Postoperative Ketamine Use For Postoperative Pain Control in
Opioid Tolerant Patients Undergoing Back Surgery
Dustin Goetz, Tejinder Swaran Singh, Jay Diaz-Parlet
Opioids are the principal medications used for postoperative pain control. Unfortunately, their use is often limited by adverse side effects, including hyperalgesia and tolerance. It has been shown that individuals with a history of prior opioid consumption require larger in hospital opioid doses than opioid naïve individuals (1,2). Benefits of decreasing inpatient opioid usage are seen in reductions of opioid induced side effects. Perhaps more importantly, when viewed within the context of a society in which opioid use, dependence, and abuse has become a pressing health concern, limiting opioid utilization has become increasingly emphasized (3). Numerous studies have demonstrated that Ketamine can significantly decrease postoperative opioid requirements (4,5). The goal of this study was to evaluate the effect of a low dose Ketamine infusion on postoperative opioid requirements in opioid tolerant patients undergoing back surgery.
Materials and Methods
IRB approval was obtained for a retrospective cohort study performed on opioid tolerant patients undergoing back surgery utilizing the University of Iowa Hospitals and Clinics database from 2012-2014. 1,633 patients underwent back surgery during this time period. Of these patients, 13 met inclusion requirements for the postoperative Ketamine infusion group and 8 for the control group. For inclusion into either group; patients needed to be greater than 18 years of age and must have been taking greater than 60mg of oral Morphine equivalent daily for at least one month prior to surgery. For inclusion into the Ketamine group; patients needed to be on a Ketamine infusion (5-10mg) for a minimum of 24 hours postoperatively.The total amount of oral Morphine equivalent consumed during inpatient stay, average hour oral Morphine equivalent consumption at 24 hours and discharge compared to preoperative consumption, and pain scores were compared.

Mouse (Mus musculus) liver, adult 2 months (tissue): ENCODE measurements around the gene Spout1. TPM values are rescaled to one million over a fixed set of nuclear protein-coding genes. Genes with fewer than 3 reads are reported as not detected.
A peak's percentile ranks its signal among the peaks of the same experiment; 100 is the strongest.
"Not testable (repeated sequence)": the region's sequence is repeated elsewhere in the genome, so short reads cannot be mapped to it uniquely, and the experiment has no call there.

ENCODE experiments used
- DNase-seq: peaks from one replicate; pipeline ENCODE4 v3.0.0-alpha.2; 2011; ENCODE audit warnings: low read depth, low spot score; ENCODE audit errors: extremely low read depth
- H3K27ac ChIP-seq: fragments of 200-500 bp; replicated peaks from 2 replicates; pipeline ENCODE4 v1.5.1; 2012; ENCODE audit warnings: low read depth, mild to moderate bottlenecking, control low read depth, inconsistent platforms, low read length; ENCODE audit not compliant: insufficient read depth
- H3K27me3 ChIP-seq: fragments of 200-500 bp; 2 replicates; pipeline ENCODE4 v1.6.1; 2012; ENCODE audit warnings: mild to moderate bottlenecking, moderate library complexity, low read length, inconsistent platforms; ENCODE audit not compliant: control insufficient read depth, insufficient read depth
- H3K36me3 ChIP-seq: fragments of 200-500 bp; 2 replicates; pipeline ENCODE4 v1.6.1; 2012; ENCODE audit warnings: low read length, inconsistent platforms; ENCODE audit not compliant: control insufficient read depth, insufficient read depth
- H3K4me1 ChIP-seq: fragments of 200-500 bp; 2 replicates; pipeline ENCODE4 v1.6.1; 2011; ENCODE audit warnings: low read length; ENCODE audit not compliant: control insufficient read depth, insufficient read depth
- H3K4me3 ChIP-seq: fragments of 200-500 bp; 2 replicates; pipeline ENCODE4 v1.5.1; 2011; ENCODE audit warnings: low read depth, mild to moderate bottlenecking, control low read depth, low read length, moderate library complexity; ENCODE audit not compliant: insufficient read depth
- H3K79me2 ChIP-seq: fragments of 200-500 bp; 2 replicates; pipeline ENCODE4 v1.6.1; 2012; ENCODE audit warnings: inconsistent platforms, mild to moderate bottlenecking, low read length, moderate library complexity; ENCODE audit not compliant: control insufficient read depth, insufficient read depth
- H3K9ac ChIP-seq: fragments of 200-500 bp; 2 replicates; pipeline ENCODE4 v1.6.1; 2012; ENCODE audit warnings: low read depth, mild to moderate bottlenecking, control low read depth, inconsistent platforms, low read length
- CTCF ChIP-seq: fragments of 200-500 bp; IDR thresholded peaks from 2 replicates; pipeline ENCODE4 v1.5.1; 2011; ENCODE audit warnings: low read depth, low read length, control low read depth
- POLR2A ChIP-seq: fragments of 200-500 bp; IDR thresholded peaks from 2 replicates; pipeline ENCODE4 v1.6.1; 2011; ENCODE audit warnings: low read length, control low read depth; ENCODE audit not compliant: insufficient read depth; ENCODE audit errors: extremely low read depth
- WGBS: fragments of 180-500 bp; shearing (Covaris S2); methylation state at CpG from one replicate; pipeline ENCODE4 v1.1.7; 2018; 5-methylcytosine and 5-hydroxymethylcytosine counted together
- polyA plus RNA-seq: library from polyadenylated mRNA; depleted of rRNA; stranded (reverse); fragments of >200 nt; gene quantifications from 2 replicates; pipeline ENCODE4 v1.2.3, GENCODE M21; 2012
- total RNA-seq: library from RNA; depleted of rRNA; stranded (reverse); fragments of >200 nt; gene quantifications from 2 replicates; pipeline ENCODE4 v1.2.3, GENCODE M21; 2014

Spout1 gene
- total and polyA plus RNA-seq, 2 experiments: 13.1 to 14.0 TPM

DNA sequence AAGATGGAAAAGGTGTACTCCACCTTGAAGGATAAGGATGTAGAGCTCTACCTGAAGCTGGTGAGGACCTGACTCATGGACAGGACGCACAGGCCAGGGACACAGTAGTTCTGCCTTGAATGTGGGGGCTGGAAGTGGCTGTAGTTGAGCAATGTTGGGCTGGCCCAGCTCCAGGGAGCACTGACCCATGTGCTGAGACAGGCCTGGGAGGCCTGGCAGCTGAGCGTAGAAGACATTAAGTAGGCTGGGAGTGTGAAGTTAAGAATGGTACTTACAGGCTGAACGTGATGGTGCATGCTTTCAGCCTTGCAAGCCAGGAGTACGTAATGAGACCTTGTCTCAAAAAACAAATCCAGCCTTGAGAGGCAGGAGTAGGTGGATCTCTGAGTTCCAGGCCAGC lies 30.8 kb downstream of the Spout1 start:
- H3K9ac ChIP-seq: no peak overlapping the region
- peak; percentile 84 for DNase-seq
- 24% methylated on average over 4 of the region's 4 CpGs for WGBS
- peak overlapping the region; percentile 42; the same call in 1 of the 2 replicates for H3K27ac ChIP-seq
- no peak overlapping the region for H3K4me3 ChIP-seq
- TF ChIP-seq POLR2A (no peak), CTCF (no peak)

Average total Morphine equivalent consumed during inpatient stay was higher in the Ketamine group compared to the control group (1,186mg vs 700mg). Average hourly oral Morphine equivalent consumed at 24 hours and discharge compared to hourly preoperative consumption increased by a significantly smaller percentage in the Ketamine group compared to the control (14.8% vs. 18.6%; 15.7% vs. 29.7%). When compared to preoperative pain scores, pain at 24 hours and discharge were slightly lower in the Ketamine group (2.05 vs. 2.63; 2.12 vs. 2.25)
Average total Morphine equivalent consumption was higher in the Ketamine group at 24 hours and discharge when compared to the control group. This is not an unexpected result, as the Ketamine group was taking a 44% greater preoperative Morphine equivalent dose in comparison to the control (180.54mg vs. 125.25mg). Numerous studies have demonstrated that higher preoperative Morphine consumption will lead to higher postoperative consumption (1,2). However, when the hourly Morphine equivalent consumption was compared, it demonstrated a significantly smaller increase in percent consumed per hour in the Ketamine group. Given higher preoperative opioid use in the Ketamine group, one can assume that without the Ketamine infusion, the increase in hourly percent usage would have increased by a larger amount. This study demonstrates that a low dose postoperative Ketamine infusion can lead to reductions in opioid consumption in opioid tolerant patients.